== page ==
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In re Hanson

United States Court of Appeals, Eighth Circuit

September 11, 2018

In re: Sheri Lynn Hanson, formerly known as Sheri Lynn Alger Debtor
v.
Randall L. Seaver Trustee - Appellee Sheri Lynn Hanson Appellant

          Submitted: February 13, 2018

          Appeal from the United States Bankruptcy Appellate Panel for the Eighth Circuit

          BEFORE SMITH, CHIEF JUDGE, MURPHY AND COLLOTON, CIRCUIT JUDGES. [*]

          SMITH, CHIEF JUDGE.

         Sheri Hanson filed for bankruptcy in 2015. She later sought to exempt a property tax refund of $1, 500, asserting that she could exempt the refund as government assistance based on need under Minnesota law.[1] The trustee objected to Hanson's amended exemption, and the bankruptcy court sustained the objection. The Bankruptcy Appellate Panel (BAP) affirmed. Hanson appeals, and we affirm.

         I. Background

         Minnesota law provides a list of types of property that a bankruptcy debtor may claim as exempt. See Minn. Stat. § 550.37. Subdivision 14 of Minnesota Statute § 550.37 exempts "[a]ll government assistance based on need" and provides, in relevant part:

All government assistance based on need, and the earnings or salary of a person who is a recipient of government assistance based on need, shall be exempt from all claims of creditors including any contractual setoff or security interest asserted by a financial institution. For the purposes of this chapter, government assistance based on need includes but is not limited to Minnesota family investment program, Supplemental Security Income, medical assistance, MinnesotaCare, payment of Medicare part B premiums or receipt of part D extra help, MFIP diversionary work program, work participation cash benefit, Minnesota supplemental assistance, emergency Minnesota supplemental assistance, general assistance, emergency general assistance, emergency assistance or county crisis funds, energy or fuel assistance, and food support. The salary or earnings of any debtor who is or has been an eligible recipient of government assistance based on need . . . shall, upon the debtor's return to private employment or farming after having been an eligible recipient of government assistance based on need . . . be exempt from attachment, garnishment, or levy of execution for a period of six months after the debtor's return to employment or farming and after all public assistance for which eligibility existed has been terminated. . . . The burden of establishing that funds are exempt rests upon the debtor.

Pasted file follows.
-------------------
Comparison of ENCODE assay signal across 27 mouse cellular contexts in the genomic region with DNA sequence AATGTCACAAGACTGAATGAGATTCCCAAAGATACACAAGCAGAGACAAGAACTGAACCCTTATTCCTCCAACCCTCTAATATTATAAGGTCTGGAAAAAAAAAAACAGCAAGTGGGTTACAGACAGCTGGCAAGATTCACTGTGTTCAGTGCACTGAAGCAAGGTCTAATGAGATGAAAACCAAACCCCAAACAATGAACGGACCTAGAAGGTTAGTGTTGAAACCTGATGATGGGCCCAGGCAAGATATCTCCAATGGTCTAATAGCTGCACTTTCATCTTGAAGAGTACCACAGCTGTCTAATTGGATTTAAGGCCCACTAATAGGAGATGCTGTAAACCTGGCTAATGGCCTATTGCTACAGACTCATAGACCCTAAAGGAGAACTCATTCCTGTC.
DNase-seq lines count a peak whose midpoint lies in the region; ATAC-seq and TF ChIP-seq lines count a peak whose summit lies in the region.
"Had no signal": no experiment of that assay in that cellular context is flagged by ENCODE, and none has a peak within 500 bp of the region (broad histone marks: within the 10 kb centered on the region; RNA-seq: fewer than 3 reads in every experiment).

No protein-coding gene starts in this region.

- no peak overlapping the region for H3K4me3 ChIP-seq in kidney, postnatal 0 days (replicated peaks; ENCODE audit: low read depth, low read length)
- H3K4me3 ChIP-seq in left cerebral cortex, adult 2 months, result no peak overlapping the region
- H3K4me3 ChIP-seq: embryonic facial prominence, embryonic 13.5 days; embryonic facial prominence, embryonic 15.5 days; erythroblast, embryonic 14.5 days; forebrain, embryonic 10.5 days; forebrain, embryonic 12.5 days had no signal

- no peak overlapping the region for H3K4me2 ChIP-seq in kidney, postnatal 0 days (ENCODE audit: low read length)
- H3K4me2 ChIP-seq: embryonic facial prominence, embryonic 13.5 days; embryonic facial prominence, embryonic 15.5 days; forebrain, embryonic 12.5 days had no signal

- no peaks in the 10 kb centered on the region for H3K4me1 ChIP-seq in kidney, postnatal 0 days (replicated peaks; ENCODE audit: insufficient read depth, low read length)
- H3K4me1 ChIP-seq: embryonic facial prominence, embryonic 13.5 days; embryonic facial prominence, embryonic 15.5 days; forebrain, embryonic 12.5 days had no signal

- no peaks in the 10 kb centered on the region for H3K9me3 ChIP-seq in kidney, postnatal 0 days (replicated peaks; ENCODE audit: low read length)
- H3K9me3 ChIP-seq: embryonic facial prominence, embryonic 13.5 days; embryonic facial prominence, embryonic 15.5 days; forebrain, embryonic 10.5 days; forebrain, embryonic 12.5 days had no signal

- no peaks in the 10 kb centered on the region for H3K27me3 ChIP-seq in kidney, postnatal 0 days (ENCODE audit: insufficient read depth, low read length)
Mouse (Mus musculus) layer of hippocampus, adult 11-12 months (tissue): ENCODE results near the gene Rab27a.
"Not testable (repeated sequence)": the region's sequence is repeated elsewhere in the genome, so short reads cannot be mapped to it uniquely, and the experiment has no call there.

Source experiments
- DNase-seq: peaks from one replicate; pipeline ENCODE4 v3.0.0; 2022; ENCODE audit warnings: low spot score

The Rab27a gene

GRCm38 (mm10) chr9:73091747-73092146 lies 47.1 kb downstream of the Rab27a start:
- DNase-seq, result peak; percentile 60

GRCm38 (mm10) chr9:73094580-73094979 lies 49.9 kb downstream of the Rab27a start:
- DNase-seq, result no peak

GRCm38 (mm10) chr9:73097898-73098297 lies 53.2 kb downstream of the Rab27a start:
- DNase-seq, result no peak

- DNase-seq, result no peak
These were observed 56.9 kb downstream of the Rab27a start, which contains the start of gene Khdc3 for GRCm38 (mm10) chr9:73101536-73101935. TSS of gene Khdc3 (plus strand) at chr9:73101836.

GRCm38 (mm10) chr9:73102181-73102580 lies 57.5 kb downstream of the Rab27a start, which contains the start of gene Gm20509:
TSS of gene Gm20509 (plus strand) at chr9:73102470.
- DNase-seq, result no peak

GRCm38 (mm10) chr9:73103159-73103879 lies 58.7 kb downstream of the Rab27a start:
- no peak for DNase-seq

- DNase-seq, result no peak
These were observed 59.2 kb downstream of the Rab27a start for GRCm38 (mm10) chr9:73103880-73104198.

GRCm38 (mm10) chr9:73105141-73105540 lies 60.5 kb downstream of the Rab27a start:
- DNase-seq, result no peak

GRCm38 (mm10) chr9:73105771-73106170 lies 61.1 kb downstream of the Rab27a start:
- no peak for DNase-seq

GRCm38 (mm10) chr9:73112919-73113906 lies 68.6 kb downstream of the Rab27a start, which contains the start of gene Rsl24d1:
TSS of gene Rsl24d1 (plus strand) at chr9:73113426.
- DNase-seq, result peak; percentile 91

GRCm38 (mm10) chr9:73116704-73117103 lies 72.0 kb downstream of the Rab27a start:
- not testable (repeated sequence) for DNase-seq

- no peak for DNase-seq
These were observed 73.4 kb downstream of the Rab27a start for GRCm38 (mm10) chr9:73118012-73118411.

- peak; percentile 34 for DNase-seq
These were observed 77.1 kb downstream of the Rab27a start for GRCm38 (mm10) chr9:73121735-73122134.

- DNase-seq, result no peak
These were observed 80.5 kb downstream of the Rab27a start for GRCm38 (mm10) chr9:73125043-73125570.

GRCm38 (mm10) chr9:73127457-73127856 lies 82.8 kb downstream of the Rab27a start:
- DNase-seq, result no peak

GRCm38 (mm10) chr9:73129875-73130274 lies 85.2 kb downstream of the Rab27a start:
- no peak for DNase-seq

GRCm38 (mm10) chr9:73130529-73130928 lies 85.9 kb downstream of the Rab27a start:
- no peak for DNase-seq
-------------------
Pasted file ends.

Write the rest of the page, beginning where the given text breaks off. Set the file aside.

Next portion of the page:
Hanson argues that her property tax refund falls within the definition of "government assistance based on need." Id.

         The State of Minnesota Property Tax Refund Act provides three types of refunds: (1) a refund for homeowners whose property taxes are above a certain percentage of their household income, Minn. Stat. § 290A.04, subd. 2; (2) a refund for renters whose rent constituting property taxes exceeds a certain percentage of their household income, id., subd. 2a; and (3) a refund for homeowners whose property taxes increased substantially, id., subd. 2h. Hanson's refund falls in the first category.

         Under subdivision 2 of the Act, a homeowner whose property taxes are above a certain percentage of their household income is eligible for a refund. See also id., subd. 2b ("The commissioner may reconstruct the tables in subdivision 2 for homeowners to reflect the elimination of the homestead credit beginning for claims based on taxes payable in 1990."). The maximum refund a household can collect is currently $2, 710. See Minnesota Department of Revenue, Homeowner Schedule for 2017 (Filing in 2018/Fiscal Year 2 019), http://www.revenue.state.mn.us/Forms_and_Instructions/ho_schedule_17.pdf. This amount decreases as household income increases, but a household with an income of up to $40, 939 is eligible for the full $2, 710. See id. Homeowners with household incomes of $110, 650 and up are not eligible for the refund. Id. Although the payment is termed a "refund" under state law, it is actually a payment from the general treasury rather than a return of funds paid by the taxpayer.

         Subdivision 2a sets up a similar type of scheme for renters whose rent constituting property taxes exceeds a certain percentage of household income. Renters with household incomes of $59, 960 and up are not eligible for the refund. See Minnesota Department of Revenue, Renter Schedule for 2017 (Filing in 2018/Fiscal Year 2019), http://www.revenue.state.mn.us/Forms_and_Instructions/renter_schedule_17.pdf. Subdivision 2h provides an additional refund for homeowners whose gross property taxes payable have increased substantially over the past year. A homeowner whose gross property taxes payable on a homestead increased more than 12 percent on the same property is eligible for an additional refund, provided the increase is more than $100 and is not due to improvements made to the property. The refund is "60 percent of the amount of the increase over the greater of 12 percent of the prior year's property taxes payable or $100" and is available regardless of the homeowner's income. Minn. Stat. § 290A.04, subd. 2h.

         II. Discussion

         This case requires us to determine whether a Minnesota property tax refund is exempt from the bankruptcy estate as "government assistance ...


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